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Zuba: More than just managers (Dec. 11)

By Samantha Zuba | Wednesday, December 11, 2013


Let’s talk about baseball coaches for a moment.

You know, those guys who stand in the dugout and wave their hands around, allegedly signally something to their players.

On Monday, three of the greatest Major League Baseball managers of all time were inducted into the National Baseball Hall of Fame. Tony LaRussa, Joe Torre and Bobby Cox were selected unanimously by the Hall of Fame’s Expansion Era Committee and will be formally inducted in a ceremony next July. Although a committee voted them into the Hall, public opinion could have just as easily done the job.

It’s easy to see why these three managers are famously great. They are among the winningest managers in MLB history, and they’ve won nine Manager of the Year awards combined. LaRussa coached his teams to three World Series titles. Torre won four championships with the New York Yankees, and Cox won one World Series with the Atlanta Braves. 

Sometimes, though, it can be hard to understand the scope of what baseball managers actually do – besides making wacky hand signals from the dugout steps. They don’t call plays the way a football coach does, but baseball managers are a different type of coach.

We can start with the fact that they’re called “managers” and not “head coaches.” Baseball has base coaches, hitting coaches and pitching coaches, but the manager does more than organize a hierarchy of more specialized coaches. Managers control every aspect of the game.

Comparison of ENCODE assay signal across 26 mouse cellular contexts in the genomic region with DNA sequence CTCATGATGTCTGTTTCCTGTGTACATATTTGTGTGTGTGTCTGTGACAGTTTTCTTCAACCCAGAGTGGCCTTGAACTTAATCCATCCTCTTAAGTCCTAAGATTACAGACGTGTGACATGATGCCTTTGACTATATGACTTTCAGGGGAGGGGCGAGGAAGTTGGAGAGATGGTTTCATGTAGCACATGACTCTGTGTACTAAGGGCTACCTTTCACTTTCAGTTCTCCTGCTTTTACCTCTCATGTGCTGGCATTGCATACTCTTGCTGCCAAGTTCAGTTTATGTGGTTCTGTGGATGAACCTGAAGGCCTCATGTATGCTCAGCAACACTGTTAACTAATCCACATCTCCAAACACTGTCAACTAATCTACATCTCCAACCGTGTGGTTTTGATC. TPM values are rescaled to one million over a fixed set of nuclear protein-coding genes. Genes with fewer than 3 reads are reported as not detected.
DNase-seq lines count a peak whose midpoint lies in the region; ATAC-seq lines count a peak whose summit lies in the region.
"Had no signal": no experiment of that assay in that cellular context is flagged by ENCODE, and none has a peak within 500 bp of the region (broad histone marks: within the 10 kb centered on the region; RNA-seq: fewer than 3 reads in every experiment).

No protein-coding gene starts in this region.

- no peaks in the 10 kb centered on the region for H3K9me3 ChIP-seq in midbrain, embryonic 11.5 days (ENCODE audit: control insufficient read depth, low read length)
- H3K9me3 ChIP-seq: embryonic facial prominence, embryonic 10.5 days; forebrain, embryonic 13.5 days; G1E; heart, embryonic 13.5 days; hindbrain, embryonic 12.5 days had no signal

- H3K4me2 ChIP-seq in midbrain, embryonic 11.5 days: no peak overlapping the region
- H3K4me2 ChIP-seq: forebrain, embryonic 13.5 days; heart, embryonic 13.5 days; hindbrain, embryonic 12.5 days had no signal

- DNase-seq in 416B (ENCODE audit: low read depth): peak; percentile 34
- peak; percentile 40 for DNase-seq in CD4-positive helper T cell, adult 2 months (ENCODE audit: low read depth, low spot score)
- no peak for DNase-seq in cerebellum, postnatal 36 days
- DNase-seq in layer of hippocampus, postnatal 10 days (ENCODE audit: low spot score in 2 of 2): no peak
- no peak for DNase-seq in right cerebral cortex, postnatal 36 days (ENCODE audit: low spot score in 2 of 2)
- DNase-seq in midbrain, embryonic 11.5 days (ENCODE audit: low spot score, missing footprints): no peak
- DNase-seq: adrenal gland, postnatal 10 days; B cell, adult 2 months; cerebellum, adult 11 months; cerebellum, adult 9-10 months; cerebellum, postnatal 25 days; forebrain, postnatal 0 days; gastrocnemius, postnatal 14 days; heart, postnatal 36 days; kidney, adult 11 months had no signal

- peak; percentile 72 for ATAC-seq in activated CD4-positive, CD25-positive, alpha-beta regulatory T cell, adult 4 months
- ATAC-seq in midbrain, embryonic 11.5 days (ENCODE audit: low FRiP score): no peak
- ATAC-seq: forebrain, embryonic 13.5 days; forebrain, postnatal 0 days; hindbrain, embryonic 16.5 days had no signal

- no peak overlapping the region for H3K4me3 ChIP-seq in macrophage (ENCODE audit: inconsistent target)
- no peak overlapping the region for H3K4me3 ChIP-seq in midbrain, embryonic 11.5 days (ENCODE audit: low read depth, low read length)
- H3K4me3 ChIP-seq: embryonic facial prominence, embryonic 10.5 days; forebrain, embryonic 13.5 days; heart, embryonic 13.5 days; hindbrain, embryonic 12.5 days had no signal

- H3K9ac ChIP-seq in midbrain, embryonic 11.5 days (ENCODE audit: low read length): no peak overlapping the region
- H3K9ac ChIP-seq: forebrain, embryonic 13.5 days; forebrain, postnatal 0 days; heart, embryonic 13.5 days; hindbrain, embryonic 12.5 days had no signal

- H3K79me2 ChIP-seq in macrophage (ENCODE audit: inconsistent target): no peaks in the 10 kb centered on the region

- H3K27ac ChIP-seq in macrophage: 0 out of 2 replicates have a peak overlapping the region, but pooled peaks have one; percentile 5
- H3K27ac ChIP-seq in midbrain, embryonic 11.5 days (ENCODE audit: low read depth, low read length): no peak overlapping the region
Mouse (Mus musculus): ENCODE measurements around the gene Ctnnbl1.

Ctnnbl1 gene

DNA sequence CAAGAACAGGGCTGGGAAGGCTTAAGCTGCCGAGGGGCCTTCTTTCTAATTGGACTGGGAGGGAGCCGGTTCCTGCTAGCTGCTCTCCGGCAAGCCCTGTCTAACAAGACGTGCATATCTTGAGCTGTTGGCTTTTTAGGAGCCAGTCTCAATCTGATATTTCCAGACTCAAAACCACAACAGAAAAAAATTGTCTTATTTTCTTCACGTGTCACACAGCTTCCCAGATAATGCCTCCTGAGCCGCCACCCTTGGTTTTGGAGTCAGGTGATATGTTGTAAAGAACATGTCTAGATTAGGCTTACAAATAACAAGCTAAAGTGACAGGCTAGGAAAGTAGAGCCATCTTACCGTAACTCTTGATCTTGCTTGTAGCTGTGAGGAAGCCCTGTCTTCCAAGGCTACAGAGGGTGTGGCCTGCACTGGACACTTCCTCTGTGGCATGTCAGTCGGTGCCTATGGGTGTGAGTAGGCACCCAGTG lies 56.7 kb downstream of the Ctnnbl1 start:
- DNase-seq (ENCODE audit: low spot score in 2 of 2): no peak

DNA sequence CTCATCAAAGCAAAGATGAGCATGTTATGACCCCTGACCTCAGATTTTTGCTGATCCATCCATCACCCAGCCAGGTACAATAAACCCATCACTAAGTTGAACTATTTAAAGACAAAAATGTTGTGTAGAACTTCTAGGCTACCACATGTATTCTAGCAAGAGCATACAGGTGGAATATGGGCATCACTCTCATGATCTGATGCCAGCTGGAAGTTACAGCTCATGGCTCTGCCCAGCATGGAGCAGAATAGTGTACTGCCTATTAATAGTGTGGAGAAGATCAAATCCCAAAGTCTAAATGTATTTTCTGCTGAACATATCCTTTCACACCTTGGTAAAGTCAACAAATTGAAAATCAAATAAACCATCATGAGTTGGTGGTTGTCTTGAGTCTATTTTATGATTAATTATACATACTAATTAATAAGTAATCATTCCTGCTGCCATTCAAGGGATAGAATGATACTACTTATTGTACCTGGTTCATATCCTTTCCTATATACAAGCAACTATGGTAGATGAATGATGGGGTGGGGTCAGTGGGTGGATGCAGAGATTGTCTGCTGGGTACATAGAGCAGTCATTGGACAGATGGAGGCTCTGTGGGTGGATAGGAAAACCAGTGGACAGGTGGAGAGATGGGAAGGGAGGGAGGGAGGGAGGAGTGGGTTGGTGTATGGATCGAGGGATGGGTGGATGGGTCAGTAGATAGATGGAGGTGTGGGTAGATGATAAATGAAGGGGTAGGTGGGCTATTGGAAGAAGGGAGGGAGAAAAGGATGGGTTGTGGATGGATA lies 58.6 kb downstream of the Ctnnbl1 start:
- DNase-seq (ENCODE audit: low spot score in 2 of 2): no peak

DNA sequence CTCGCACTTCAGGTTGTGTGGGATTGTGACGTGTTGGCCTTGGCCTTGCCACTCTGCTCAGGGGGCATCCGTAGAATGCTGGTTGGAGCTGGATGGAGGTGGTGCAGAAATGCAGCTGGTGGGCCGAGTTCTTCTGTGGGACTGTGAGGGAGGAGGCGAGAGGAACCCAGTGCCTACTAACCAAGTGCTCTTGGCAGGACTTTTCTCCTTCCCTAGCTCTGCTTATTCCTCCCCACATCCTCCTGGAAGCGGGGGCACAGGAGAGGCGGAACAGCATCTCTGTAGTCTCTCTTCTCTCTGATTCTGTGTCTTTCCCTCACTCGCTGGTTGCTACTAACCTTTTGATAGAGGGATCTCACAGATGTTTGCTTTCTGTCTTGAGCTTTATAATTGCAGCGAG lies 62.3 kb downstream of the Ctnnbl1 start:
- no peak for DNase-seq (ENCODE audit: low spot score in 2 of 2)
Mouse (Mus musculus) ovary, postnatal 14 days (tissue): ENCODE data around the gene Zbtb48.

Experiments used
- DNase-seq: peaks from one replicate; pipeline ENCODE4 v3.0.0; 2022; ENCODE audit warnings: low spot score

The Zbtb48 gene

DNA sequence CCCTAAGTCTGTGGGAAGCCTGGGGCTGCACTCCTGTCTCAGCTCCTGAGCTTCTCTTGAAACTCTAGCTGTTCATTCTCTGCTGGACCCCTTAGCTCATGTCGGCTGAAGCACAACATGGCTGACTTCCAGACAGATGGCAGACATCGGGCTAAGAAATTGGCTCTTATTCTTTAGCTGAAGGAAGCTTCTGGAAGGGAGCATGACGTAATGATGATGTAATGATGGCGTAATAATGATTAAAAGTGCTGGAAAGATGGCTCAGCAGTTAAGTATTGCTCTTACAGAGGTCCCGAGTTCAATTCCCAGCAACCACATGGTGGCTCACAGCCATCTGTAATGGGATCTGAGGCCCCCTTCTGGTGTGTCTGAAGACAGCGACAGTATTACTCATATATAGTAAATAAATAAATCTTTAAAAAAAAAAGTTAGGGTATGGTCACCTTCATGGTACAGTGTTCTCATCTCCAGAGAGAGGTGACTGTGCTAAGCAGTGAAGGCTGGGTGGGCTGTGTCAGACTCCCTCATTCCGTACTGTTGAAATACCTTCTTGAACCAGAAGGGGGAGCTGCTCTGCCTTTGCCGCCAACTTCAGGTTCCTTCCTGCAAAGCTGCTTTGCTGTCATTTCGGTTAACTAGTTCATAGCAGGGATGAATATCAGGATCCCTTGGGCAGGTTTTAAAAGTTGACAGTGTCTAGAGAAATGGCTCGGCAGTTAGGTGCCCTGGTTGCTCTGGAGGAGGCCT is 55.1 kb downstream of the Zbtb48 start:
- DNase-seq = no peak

LaRussa was famous for toting around giant binders filled with statistics on opposing teams. He revolutionized the use of the bullpen because he worked statistical matchups in an exceedingly exact manner. LaRussa’s relief pitchers might face only one batter each, but that was their task for the game, and if they did their jobs right, the team won. 

At the end of the day, players have to execute what their managers ask them to do for the team to succeed, but managers play a uniquely powerful role in positioning their players like chess pieces. Few sports afford coaches the opportunity to so closely oversee the minutia of a game.

Some commentators argue that Torre only succeeded because he had the right players, courtesy of former Yankees owner George Steinbrenner and his deep pockets. In baseball, however, it’s not enough just to have the right pieces – a manager has to know how to use them, and Torre did. He drew on his own playing experience to relate well with his players, and he managed with class.

Baseball is all about the details, and a talented but mismanaged team won’t win. Teams with a revolving managerial door understand this. 

The Chicago Cubs will introduce yet another new manager next season, and although the organization has featured potent combinations of young talent in recent years, it hasn’t won much because it can’t secure consistent management for its inexperienced players. There’s hope for the Cubs if they can find the right, lasting formula.

Cox provided security for the Braves for 20 straight years upon his return to Atlanta from a short stint with the Toronto Blue Jays, and the Braves flourished with his steady hand at the helm.

Cox broke John McGraw’s infamous record for most all-time ejections, as his temper could be unpredictable, but his baseball intellect never flagged. Cox led the Braves to five National League Pennants and 14 straight National League East Division titles.

LaRussa, Torre and Cox consistently achieved success by coaching a sport in which a person who succeeds one-third of the time is one of the game’s best players. Managers have extraordinary control over the layout of the field because of baseball’s stop-and-go nature, but there are countless bad ways for a ball to bounce.

Each of these great managers took bad breaks in stride and found ways to win at an extraordinary pace.

Cheers to the greats.


Contact Samantha Zuba at szuba@nd.edu.
The views expressed in this Sports Authority are those of the author and not necessarily those of The Observer.